“Always Been You”: Why Complicate Things?


Some of the songs we recieve here at The Curve feel a little overdone, there is so much potential and intelligence in the track itself but it feels almost like the artist went for quantity over quality. The theory that more complex instrumentation and unique progressions make for a better song is hugely misunderstood. There is as much skill in using less as there is in using more, and this what Roadie has found in his latest single, “Always Been You”.

We’ll start with the obvious point, this is a simple song. That is by no means a criticism, some of the best songs ever written were “simple” songs. “Yesterday” by The Beatles and “Skinny Love” by Bon Iver both feature very little in terms of instrumentation but more than enough in terms of soul and character. In Roadie’s song, there is a strummed guitar, layered vocals, a few quiet trills and a subtle organ to fill the space; but it’s made in such a way that it never feels like it’s missing anything from a musical perspective. This feels like it was made in a bedroom, once again not a criticism, and both the lyrics and instrumentation reflect that.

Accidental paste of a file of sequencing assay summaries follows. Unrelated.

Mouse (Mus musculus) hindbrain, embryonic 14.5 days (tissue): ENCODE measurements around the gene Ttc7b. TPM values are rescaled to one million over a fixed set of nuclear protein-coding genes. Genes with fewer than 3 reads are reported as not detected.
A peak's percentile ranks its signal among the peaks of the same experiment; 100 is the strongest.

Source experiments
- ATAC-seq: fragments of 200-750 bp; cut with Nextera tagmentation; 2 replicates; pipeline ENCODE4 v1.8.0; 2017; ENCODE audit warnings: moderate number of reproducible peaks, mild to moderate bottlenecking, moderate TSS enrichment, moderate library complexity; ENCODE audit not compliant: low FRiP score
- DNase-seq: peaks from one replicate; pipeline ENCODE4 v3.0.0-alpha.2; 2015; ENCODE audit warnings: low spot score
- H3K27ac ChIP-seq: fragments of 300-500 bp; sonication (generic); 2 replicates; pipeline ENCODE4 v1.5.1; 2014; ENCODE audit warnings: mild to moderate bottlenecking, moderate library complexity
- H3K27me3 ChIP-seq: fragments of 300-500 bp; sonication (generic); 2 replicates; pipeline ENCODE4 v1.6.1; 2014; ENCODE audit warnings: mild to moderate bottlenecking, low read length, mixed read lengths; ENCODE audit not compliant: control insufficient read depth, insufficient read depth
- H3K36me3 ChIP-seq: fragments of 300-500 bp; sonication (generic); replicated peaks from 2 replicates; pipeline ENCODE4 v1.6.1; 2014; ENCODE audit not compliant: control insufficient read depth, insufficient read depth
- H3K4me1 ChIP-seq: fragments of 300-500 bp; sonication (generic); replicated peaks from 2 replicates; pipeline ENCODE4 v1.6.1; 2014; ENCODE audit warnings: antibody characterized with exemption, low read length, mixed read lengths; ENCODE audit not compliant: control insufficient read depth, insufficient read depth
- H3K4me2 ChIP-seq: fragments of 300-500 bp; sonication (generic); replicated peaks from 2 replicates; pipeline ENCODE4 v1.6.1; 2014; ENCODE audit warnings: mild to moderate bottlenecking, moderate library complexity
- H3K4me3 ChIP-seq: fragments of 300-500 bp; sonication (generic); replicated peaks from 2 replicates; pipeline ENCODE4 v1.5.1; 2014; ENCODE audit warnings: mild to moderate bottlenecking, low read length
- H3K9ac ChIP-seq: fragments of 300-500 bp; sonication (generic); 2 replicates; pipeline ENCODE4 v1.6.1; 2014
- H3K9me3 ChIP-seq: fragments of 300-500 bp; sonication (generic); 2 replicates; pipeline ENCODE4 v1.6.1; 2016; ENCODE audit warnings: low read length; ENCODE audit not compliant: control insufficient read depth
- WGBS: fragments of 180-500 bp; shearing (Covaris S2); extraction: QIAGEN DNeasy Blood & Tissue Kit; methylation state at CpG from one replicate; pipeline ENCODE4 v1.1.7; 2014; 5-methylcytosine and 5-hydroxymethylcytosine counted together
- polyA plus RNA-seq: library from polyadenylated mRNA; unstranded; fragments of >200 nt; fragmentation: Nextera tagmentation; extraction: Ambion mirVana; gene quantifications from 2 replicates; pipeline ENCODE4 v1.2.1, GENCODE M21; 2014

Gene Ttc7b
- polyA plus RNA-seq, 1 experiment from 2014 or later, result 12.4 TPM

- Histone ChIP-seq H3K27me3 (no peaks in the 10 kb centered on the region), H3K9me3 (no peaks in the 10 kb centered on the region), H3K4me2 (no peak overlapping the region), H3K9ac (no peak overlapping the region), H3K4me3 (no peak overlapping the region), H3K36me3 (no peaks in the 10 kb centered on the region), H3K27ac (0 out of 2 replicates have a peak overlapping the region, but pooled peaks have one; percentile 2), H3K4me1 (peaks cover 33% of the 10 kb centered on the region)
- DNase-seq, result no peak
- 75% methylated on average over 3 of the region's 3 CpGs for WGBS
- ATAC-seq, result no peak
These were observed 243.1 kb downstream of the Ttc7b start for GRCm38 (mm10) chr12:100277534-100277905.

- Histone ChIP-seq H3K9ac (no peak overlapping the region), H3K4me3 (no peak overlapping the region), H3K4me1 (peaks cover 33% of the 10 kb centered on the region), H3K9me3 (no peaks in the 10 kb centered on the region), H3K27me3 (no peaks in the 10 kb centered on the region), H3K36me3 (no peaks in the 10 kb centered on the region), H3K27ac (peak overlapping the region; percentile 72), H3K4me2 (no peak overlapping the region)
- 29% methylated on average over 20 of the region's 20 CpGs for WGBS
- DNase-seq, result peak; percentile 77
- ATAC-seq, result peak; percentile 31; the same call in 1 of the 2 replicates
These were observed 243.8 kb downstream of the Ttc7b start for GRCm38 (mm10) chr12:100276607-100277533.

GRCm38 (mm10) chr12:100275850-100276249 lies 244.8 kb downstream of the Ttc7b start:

Because this is an intimate song, one that thrives off of it’s DIY sound and feel. Whether it was or not, it sounds like it was recorded on an old eight-track and that only adds to what I feel Roadie was trying to create with this. An honest song. His lyrics as well, though simple, are direct enough to follow and understand, whilst also staying ambiguous enough to apply to a wide range of listeners. Why add unnecessary flair and metaphor?

This kind of simplicity helped a lot of household names with their initial growth, as these songs create a closeness with the listener that often becomes quite personal. Artists like the aforementioned Bon Iver and indie musician Shakey Graves both began their careers with beautifully simple songs and then grew to become some of the most successful artists in their respective areas. If there is one takeaway from this comparison though, it is that this style, while a great entrance to music, is not sustainable. Both Bon Iver and Shakey Graves have become two of the most experimental independent artists the world has seen. With their style developing and changing constantly over the years. Personally, I would love to hear a lot more from Roadie in the future, and I look forward to seeing where he takes his style next.

You can follow Roadie’s journey here: